door meetings show the government is considering significant concessions as it tries to work out a voluntary agreement with automakers to implement automatic braking systems for passenger cars.
Key takeaways on the private talks:
—The National Highway Traffic Safety Administration thinks automatic braking systems should be standard in new cars. It's the most important safety technology available that's not already required in cars.
—NHTSA is trying work out a voluntary agreement with automakers in hopes of getting the technology into cars more quickly than going through a time-consuming rule-making process.
—Minutes of meetings between NHTSA officials and automakers obtained by The Associated Press show timelines under discussion for including the technology in 95 percent of vehicles for model years that begin in September 2022 or September 2025.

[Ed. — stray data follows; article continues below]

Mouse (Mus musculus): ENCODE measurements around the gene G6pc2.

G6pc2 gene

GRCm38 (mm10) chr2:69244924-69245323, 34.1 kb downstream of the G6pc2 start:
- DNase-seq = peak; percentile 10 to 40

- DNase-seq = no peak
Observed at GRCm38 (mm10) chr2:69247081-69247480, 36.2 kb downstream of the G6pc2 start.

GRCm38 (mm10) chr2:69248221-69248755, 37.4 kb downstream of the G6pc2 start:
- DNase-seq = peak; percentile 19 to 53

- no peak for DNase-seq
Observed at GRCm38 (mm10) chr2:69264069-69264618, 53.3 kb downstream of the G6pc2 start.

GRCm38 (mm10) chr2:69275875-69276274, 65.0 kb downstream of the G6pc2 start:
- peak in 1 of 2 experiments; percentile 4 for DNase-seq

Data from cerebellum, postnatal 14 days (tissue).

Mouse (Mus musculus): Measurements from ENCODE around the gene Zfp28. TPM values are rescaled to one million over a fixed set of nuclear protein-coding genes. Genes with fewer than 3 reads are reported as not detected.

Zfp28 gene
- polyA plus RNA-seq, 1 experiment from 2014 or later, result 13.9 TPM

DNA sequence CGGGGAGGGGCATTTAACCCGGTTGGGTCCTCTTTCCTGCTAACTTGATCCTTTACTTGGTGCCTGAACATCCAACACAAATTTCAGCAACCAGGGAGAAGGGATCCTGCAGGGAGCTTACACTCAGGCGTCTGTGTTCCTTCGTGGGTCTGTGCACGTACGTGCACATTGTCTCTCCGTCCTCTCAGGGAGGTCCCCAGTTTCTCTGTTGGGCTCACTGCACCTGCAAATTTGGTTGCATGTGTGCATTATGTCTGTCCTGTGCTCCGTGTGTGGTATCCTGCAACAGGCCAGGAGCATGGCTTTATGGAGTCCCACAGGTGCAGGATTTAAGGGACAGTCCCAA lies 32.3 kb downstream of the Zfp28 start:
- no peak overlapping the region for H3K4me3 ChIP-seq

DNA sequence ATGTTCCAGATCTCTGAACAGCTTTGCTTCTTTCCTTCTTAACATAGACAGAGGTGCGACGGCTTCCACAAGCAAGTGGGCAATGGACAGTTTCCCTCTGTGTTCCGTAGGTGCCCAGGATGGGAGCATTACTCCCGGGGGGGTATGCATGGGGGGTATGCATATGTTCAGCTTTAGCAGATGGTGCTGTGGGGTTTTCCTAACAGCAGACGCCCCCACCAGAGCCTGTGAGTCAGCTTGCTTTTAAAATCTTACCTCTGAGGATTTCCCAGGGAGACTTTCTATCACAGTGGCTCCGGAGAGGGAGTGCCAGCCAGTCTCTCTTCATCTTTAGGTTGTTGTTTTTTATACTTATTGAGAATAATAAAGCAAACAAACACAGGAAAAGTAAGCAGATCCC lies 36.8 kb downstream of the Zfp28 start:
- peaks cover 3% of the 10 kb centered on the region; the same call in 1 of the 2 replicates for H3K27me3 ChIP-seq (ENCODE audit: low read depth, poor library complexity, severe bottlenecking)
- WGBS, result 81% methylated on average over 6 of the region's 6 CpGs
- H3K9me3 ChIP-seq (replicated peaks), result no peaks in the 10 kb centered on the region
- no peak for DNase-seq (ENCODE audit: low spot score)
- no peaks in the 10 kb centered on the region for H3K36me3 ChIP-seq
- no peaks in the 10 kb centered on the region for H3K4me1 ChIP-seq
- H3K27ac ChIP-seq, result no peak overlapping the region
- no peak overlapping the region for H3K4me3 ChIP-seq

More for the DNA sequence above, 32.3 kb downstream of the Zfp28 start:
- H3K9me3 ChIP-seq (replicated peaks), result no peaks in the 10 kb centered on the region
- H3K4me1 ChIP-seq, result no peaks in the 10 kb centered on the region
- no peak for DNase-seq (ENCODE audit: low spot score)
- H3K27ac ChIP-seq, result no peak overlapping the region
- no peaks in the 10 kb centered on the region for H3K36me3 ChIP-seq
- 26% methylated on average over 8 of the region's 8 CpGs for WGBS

—Consumer groups are worried that a voluntary agreement won't be enforceable and will result in weaker standards than if the government issued rules.
—The minutes show that automakers want braking systems that reduce speed by as little as 5 mph before a collision to qualify under an agreement.
—Safety groups have filed a petition asking NHTSA to issue regulations instead of pursuing a voluntary agreement.